Birkenstock breezes into the Tuileries
If any brand made an impact in Paris this past weekend it has to be Birkenstock, the venerable German shoemaker, which held a garden party and elaborate presentation that attracted the great and the good of men’s fashion.
“Basically, I am here to buy the drinks!” quipped Oliver Reichert, CEO of Birkenstock, inside a custom-built wood and wrought iron pavilion inside the Tuileries, where models paraded the group’s latest footwear.
“There are only two relevant places in the world to be present as a brand – New York and Paris. We cannot do anything in comparison to Chanel or Dior, no! Nor do people expect us to. So, our role is to create something like this; have a drink and let people see our huge variety,” he explained.
Beside the models, one 40-meter-long table practically groaned with shoes; from their classic two-strap Arizona in silver, chrome and bashed gold metallics; or their fabled Boston clog revamped in glittery pewter; or coolest of all, their forward strap Gizeh Eva in scuba blues, reds and yellows.
Birkenstock has collaborated with such boldface names as Heidi Klum, though Reichert stressed that the Paris event did not presage a series of linkups with fashion icons.
“We are in the fashion as a backstage brand, where everyone wears Birkenstock –photographers, hair and makeup, art directors,” insisted the powerfully built Munich-born Reichert, who unusually for a German prefers rugby to football.
Reichert is the first non-family member to manage Birkenstock, which was founded Johan Adam Birkenstock back in 1774. His heirs developed the first contoured insoles, and their cork footbed sandals became hugely popular after WW2 among returning soldiers due to their orthopedic support. Though the brand only really took off in the late 60s when Hippies and the Flower Power generation adopted the sandals as counter-culture symbols.
Birkenstock now sells just under 30 million pairs annually. Reichert said annual revenues are in excess of half a billion euros, and “we remain highly profitable.” A decade ago annual sales were at just €120 million.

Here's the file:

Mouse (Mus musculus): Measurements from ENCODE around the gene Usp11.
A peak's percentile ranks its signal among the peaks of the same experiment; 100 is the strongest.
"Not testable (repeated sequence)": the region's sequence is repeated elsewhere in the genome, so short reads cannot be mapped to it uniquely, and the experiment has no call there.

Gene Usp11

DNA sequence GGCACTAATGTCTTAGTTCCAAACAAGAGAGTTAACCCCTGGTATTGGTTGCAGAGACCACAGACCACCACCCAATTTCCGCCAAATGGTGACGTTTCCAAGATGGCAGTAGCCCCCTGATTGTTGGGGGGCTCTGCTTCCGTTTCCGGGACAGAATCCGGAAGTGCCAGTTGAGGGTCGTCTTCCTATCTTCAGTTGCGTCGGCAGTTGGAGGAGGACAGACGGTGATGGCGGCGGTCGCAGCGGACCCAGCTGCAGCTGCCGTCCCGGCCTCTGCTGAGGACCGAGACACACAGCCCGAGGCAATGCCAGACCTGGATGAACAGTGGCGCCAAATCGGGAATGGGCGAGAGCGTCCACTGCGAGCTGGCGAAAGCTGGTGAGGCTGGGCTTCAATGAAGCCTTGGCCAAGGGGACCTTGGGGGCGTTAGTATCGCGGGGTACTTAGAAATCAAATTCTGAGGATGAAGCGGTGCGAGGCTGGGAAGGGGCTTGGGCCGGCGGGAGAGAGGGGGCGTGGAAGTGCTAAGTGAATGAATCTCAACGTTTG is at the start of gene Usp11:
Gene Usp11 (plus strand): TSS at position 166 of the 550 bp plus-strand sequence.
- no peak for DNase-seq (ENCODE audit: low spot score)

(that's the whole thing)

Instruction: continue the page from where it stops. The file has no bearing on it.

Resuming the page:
Based in Neustadt, across the Rhine from Bonn, Birkenstock manufactures practically everything in Germany, boasting over 3,800 employees.
“We are sold out for four years. Sold out!” exclaimed the enthusiastic and massive German, who wore worn gray jeans, a fitted black shirt and a classic pair of Arizonas, albeit with sold gold buckles by goldsmith legend Patrick Muff.
“We are not here to promote ourselves but to celebrate with a party and show our collections. We have 1,800 styles – so even if your girlfriend or wife doesn’t like Birkenstock I am sure she will find something to like. We are always looking forward new ideas. Someone suggested we work with Brazilian fish skin and now we do that too. We are in the right stores. Our latest supply into Colette sold out in three hours. We are in the pinnacle area of boutiques,” enthused Reichert, a former sports TV executive who was head hunted back in 2009.
His first job was to resolve a series of feuds between family members, until 2013 when he had created a new corporate structure.
“First I had to suffer in the family, because it was a big war zone. The first five years were spent working in the family to clear this situation between the brothers, and the father. Then, finally, the blood began to flow to the brain and we could make decisions. And, today, we are here celebrating in Paris!” he said, with one of his barrel-chested laughs.
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